Antisense-mediated reduction in thrombospondin reverses the malignant phenotype of a human squamous carcinoma

J Clin Invest. 1991 Jun;87(6):1883-8. doi: 10.1172/JCI115212.


Thrombospondin (TSP) is a trimeric glycoprotein which is synthesized and incorporated into the extracellular matrix by a wide variety of cells. TSP is involved in a number of cellular processes which govern tumor cell behavior including mitogenesis, attachment, migration, and differentiation. To directly assess the role of TSP in tumor cell growth and spread, a human squamous carcinoma cell line, with high TSP production and an invasive phenotype, was transfected with a TSP cDNA antisense expression vector. Five unique transfected clones were obtained with reduced TSP production. Expression of the transfected antisense sequence in these clones was verified by a ribonuclease protection assay. These clones demonstrated reduced growth rates in vitro when compared with a vector transfected control. After subcutaneous inoculation into athymic mice, the antisense clones formed either no tumors or tumors that were slow growing and highly differentiated. This contrasted with the vector-transfected clone which produced poorly differentiated, rapidly growing, invasive tumors. Our results argue in favor of a direct role for TSP in determining the malignant phenotype of certain human tumors.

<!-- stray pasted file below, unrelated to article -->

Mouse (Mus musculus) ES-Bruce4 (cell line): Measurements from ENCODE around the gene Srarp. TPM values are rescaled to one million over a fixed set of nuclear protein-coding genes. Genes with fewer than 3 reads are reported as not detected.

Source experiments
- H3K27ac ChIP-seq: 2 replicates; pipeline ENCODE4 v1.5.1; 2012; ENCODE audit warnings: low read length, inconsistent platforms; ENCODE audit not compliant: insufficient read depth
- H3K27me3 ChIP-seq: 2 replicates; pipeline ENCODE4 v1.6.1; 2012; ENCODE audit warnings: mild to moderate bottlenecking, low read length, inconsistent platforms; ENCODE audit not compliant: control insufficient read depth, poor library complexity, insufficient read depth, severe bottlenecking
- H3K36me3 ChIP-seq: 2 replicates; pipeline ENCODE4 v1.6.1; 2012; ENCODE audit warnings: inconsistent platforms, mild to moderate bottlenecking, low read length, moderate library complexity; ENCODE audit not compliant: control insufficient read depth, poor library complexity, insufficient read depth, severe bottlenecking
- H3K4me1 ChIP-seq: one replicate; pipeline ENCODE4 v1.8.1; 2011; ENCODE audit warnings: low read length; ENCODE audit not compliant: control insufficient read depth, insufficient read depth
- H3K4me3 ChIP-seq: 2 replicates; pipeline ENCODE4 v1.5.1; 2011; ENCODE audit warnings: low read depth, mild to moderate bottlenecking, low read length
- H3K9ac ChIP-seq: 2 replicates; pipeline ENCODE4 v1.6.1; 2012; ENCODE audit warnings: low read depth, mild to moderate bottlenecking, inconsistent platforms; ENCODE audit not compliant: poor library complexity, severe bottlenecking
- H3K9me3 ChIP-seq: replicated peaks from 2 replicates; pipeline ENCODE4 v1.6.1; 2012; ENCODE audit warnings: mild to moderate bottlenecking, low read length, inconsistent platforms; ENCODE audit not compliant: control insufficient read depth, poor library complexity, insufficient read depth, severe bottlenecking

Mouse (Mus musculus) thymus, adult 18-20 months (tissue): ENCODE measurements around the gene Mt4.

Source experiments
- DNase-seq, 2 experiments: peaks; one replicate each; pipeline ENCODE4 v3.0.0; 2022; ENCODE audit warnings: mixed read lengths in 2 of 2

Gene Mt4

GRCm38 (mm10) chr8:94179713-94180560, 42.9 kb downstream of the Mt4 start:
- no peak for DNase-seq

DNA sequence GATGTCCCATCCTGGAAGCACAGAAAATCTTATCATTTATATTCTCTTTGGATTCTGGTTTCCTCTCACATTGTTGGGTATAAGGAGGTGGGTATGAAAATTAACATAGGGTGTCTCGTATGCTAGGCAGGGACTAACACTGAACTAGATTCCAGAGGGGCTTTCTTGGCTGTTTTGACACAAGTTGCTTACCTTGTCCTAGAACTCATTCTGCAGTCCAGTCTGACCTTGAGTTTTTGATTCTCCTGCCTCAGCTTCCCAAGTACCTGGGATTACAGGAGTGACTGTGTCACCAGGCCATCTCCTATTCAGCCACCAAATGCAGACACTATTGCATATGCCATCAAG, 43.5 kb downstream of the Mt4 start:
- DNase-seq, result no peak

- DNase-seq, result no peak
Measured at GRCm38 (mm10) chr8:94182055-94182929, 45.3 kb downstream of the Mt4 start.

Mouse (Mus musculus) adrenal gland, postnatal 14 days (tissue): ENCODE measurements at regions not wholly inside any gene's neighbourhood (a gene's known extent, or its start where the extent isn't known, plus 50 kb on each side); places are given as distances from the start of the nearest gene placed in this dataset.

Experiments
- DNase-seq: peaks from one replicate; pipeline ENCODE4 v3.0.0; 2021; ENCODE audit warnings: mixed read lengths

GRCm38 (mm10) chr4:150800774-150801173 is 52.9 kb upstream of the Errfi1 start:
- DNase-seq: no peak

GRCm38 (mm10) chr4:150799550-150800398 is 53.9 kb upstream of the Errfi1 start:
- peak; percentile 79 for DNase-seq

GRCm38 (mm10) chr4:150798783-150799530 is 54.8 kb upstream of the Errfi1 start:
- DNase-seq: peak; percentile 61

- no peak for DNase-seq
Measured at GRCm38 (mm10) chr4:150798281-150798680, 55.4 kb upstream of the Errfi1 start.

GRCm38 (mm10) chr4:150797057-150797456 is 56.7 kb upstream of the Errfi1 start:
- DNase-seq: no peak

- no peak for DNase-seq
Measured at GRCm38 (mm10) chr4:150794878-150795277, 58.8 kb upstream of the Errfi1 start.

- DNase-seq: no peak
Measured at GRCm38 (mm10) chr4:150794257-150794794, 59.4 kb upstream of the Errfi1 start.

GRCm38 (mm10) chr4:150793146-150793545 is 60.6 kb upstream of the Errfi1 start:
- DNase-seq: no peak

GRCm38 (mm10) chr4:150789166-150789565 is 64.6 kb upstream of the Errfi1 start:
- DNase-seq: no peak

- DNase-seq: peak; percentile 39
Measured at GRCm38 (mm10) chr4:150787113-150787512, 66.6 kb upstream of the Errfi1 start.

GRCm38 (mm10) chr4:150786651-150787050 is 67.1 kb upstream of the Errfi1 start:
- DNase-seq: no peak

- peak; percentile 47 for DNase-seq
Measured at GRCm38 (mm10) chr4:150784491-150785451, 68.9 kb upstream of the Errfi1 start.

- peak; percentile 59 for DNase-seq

Publication types

  • Research Support, Non-U.S. Gov't

MeSH terms

  • Animals
  • Blotting, Southern
  • Carcinoma, Squamous Cell / genetics
  • Carcinoma, Squamous Cell / pathology*
  • Cell Differentiation
  • Cell Division
  • Gene Expression
  • Mice
  • Mice, Nude
  • Neoplasm Transplantation
  • Platelet Membrane Glycoproteins / physiology*
  • Precipitin Tests
  • RNA, Antisense
  • Thrombospondins
  • Transfection


  • Platelet Membrane Glycoproteins
  • RNA, Antisense
  • Thrombospondins